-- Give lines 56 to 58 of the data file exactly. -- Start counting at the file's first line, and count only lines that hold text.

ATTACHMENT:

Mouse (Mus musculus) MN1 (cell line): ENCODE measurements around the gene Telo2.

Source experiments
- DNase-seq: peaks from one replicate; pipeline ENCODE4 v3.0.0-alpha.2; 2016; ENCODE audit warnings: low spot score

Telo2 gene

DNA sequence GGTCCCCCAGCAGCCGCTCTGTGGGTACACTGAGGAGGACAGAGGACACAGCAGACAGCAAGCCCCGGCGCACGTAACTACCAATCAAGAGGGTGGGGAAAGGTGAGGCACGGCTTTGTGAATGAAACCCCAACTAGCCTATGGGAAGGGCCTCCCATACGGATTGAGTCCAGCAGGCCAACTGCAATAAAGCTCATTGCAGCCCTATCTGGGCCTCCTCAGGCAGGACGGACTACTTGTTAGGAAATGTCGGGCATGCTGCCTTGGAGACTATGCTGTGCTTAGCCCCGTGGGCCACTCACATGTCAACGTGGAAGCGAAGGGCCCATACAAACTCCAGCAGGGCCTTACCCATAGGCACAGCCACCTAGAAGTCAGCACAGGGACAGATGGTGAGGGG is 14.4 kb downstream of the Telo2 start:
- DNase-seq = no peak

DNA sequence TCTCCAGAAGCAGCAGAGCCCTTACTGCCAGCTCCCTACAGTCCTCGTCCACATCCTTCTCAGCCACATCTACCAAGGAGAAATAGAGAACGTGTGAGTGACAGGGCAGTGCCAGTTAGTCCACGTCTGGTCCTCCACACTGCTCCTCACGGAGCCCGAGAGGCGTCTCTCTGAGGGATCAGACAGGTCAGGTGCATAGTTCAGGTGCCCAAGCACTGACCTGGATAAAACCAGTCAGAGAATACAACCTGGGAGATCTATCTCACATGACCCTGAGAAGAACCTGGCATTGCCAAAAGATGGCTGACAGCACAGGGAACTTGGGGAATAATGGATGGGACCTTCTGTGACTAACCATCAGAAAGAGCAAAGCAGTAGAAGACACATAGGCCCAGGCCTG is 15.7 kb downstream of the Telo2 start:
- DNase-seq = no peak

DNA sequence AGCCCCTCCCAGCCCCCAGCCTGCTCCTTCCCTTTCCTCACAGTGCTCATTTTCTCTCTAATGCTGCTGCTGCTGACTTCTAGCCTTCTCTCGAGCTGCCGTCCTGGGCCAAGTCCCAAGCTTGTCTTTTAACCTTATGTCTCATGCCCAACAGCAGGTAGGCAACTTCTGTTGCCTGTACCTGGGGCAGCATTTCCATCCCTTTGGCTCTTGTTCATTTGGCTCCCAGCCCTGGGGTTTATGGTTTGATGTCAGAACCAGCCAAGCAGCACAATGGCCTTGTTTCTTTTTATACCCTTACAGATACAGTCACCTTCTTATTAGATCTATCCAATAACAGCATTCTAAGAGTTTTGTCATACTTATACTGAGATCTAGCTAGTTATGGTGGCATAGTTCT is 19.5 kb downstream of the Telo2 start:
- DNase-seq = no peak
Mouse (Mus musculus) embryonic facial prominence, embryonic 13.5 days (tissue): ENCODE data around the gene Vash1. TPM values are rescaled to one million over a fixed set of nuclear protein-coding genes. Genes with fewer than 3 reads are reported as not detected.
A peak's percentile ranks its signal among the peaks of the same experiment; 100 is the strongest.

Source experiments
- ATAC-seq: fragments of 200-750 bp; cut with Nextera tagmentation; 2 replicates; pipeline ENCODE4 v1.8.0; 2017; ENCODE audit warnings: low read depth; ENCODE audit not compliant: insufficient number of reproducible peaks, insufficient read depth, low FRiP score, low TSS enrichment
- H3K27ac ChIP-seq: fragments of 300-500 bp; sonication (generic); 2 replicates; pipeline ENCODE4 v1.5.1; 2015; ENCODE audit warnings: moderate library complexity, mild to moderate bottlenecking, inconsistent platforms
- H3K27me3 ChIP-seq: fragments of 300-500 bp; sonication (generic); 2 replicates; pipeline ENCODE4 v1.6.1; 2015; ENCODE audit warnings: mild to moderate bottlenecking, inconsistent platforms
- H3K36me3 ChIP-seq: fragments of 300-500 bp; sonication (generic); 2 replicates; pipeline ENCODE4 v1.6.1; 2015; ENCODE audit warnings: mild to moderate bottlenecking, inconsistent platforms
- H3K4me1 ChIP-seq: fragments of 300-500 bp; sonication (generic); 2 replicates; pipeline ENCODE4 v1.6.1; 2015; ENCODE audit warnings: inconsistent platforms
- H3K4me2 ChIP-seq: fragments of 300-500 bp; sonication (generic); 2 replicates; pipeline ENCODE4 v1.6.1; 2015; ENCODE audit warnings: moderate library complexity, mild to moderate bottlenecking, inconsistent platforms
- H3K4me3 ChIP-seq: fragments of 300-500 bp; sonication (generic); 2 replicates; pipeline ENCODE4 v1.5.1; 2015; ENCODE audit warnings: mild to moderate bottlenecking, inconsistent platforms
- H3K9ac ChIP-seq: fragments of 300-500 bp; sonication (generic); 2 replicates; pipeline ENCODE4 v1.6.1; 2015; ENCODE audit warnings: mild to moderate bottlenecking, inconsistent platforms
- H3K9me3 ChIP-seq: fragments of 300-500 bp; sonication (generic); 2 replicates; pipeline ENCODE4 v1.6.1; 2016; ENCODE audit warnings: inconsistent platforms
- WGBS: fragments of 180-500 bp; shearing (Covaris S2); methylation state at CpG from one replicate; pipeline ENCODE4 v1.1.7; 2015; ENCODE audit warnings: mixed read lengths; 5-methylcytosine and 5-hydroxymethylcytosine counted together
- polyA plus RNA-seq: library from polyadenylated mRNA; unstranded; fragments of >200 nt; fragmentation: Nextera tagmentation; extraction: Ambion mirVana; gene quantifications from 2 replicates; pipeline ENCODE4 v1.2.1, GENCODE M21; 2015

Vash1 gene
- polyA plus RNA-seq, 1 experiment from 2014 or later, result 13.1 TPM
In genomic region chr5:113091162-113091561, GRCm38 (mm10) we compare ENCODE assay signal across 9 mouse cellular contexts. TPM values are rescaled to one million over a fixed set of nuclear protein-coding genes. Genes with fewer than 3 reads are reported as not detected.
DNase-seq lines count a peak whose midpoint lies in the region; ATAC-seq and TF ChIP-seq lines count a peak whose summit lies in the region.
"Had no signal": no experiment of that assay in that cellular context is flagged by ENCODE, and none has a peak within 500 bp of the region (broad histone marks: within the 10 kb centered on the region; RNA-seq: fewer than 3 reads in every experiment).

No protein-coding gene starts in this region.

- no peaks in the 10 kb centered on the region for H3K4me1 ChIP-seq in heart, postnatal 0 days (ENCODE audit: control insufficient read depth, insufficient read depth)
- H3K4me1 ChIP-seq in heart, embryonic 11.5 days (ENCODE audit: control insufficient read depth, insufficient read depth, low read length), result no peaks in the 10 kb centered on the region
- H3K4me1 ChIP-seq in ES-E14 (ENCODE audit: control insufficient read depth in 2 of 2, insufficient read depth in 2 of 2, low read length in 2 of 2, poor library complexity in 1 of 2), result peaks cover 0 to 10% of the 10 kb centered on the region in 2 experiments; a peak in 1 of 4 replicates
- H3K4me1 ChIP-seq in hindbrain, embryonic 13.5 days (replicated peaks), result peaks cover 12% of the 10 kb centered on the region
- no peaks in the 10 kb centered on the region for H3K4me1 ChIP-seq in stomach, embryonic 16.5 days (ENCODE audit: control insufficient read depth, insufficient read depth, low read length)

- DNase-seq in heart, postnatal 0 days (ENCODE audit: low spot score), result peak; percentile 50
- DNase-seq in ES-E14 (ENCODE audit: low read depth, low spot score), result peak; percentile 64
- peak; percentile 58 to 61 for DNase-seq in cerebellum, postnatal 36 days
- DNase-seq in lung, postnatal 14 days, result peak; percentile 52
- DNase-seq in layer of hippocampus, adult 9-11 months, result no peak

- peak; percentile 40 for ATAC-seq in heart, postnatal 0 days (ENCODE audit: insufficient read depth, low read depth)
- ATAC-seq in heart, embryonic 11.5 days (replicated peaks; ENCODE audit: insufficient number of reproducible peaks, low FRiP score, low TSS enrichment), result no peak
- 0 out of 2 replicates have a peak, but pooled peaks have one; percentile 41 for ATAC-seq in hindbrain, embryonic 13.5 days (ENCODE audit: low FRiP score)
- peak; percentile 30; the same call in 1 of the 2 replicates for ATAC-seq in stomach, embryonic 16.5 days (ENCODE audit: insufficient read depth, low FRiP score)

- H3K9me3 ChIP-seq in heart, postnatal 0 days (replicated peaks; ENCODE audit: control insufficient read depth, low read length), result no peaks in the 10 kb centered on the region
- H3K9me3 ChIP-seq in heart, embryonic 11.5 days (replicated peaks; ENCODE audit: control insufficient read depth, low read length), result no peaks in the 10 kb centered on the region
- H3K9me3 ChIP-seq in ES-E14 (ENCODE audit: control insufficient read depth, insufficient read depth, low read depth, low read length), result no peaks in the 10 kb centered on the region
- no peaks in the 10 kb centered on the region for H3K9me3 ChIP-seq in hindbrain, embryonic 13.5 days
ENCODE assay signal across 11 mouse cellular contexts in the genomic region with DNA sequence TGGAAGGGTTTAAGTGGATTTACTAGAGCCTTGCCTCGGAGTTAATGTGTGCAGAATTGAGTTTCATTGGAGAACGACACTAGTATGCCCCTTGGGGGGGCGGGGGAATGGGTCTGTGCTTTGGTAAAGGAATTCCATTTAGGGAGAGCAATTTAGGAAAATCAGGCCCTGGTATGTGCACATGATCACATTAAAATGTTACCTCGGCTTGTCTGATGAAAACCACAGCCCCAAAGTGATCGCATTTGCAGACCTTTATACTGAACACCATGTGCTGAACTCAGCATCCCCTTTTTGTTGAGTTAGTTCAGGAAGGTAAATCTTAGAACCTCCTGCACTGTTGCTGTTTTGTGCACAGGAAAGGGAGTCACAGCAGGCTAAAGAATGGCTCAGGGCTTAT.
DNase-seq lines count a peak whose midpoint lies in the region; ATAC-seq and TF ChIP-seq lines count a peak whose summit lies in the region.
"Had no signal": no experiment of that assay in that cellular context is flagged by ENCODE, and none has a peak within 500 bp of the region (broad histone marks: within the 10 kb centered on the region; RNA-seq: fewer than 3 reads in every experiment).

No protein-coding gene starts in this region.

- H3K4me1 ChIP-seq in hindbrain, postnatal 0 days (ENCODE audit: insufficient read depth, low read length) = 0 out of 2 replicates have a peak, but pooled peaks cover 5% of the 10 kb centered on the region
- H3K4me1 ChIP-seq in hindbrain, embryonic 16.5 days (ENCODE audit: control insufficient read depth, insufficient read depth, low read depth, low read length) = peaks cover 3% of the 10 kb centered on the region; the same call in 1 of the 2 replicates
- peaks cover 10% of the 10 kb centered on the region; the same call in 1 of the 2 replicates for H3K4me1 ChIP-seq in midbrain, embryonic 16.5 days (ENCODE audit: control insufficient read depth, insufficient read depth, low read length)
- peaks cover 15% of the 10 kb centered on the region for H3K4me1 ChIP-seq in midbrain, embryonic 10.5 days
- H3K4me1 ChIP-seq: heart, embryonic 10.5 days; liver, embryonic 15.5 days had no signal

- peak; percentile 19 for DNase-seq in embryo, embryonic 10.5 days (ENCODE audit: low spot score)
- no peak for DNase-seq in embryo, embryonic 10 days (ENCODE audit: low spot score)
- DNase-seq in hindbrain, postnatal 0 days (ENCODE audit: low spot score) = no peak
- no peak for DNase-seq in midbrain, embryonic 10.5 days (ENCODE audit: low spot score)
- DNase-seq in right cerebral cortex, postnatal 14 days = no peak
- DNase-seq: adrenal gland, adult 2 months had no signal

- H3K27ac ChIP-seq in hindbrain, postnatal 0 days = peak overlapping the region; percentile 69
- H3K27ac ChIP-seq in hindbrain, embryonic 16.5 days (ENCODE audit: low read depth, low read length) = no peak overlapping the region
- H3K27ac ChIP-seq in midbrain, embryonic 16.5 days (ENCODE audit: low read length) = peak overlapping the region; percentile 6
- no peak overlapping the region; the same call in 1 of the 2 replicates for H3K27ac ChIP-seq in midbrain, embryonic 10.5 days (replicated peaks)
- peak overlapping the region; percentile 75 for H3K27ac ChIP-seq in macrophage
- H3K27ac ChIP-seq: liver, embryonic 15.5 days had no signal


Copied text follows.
- peaks cover 15% of the 10 kb centered on the region for H3K4me1 ChIP-seq in midbrain, embryonic 10.5 days
- H3K4me1 ChIP-seq: heart, embryonic 10.5 days; liver, embryonic 15.5 days had no signal

- peak; percentile 19 for DNase-seq in embryo, embryonic 10.5 days (ENCODE audit: low spot score)